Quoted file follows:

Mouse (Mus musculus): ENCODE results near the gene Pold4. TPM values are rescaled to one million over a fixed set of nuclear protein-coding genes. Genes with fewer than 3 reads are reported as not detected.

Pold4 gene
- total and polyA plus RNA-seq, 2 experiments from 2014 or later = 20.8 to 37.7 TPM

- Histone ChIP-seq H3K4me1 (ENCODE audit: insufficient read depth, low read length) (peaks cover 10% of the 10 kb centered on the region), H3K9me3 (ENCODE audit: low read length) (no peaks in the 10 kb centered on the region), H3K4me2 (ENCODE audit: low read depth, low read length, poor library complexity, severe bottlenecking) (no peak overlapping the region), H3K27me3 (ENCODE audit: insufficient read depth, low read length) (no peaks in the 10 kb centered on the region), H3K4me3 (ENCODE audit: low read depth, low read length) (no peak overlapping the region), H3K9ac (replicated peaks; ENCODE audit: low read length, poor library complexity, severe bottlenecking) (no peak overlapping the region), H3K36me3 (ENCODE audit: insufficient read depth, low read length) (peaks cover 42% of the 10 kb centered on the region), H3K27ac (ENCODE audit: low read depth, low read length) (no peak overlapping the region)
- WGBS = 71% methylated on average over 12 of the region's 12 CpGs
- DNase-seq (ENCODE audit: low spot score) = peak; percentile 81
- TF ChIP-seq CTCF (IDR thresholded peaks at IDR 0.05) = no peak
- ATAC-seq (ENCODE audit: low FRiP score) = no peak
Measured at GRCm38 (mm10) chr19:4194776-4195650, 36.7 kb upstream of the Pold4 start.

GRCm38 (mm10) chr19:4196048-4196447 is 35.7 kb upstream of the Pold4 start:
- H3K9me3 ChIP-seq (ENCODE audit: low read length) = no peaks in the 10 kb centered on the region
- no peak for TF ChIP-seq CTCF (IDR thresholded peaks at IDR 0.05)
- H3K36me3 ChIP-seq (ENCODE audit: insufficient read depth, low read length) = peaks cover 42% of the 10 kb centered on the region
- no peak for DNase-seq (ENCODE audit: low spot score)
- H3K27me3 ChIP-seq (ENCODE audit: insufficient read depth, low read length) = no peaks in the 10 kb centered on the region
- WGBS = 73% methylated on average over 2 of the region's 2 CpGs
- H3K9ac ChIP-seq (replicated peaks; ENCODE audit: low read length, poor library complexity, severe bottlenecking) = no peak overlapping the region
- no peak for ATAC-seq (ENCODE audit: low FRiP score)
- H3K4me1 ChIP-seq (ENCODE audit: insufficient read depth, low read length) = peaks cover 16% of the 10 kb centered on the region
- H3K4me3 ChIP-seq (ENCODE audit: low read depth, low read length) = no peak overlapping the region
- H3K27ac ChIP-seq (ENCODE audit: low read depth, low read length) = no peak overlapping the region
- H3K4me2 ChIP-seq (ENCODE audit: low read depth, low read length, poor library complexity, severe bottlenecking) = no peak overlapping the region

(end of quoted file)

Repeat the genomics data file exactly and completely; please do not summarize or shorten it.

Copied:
Mouse (Mus musculus): ENCODE results near the gene Pold4. TPM values are rescaled to one million over a fixed set of nuclear protein-coding genes. Genes with fewer than 3 reads are reported as not detected.

Pold4 gene
- total and polyA plus RNA-seq, 2 experiments from 2014 or later = 20.8 to 37.7 TPM

- Histone ChIP-seq H3K4me1 (ENCODE audit: insufficient read depth, low read length) (peaks cover 10% of the 10 kb centered on the region), H3K9me3 (ENCODE audit: low read length) (no peaks in the 10 kb centered on the region), H3K4me2 (ENCODE audit: low read depth, low read length, poor library complexity, severe bottlenecking) (no peak overlapping the region), H3K27me3 (ENCODE audit: insufficient read depth, low read length) (no peaks in the 10 kb centered on the region), H3K4me3 (ENCODE audit: low read depth, low read length) (no peak overlapping the region), H3K9ac (replicated peaks; ENCODE audit: low read length, poor library complexity, severe bottlenecking) (no peak overlapping the region), H3K36me3 (ENCODE audit: insufficient read depth, low read length) (peaks cover 42% of the 10 kb centered on the region), H3K27ac (ENCODE audit: low read depth, low read length) (no peak overlapping the region)
- WGBS = 71% methylated on average over 12 of the region's 12 CpGs
- DNase-seq (ENCODE audit: low spot score) = peak; percentile 81
- TF ChIP-seq CTCF (IDR thresholded peaks at IDR 0.05) = no peak
- ATAC-seq (ENCODE audit: low FRiP score) = no peak
Measured at GRCm38 (mm10) chr19:4194776-4195650, 36.7 kb upstream of the Pold4 start.

GRCm38 (mm10) chr19:4196048-4196447 is 35.7 kb upstream of the Pold4 start:
- H3K9me3 ChIP-seq (ENCODE audit: low read length) = no peaks in the 10 kb centered on the region
- no peak for TF ChIP-seq CTCF (IDR thresholded peaks at IDR 0.05)
- H3K36me3 ChIP-seq (ENCODE audit: insufficient read depth, low read length) = peaks cover 42% of the 10 kb centered on the region
- no peak for DNase-seq (ENCODE audit: low spot score)
- H3K27me3 ChIP-seq (ENCODE audit: insufficient read depth, low read length) = no peaks in the 10 kb centered on the region
- WGBS = 73% methylated on average over 2 of the region's 2 CpGs
- H3K9ac ChIP-seq (replicated peaks; ENCODE audit: low read length, poor library complexity, severe bottlenecking) = no peak overlapping the region
- no peak for ATAC-seq (ENCODE audit: low FRiP score)
- H3K4me1 ChIP-seq (ENCODE audit: insufficient read depth, low read length) = peaks cover 16% of the 10 kb centered on the region
- H3K4me3 ChIP-seq (ENCODE audit: low read depth, low read length) = no peak overlapping the region
- H3K27ac ChIP-seq (ENCODE audit: low read depth, low read length) = no peak overlapping the region
- H3K4me2 ChIP-seq (ENCODE audit: low read depth, low read length, poor library complexity, severe bottlenecking) = no peak overlapping the region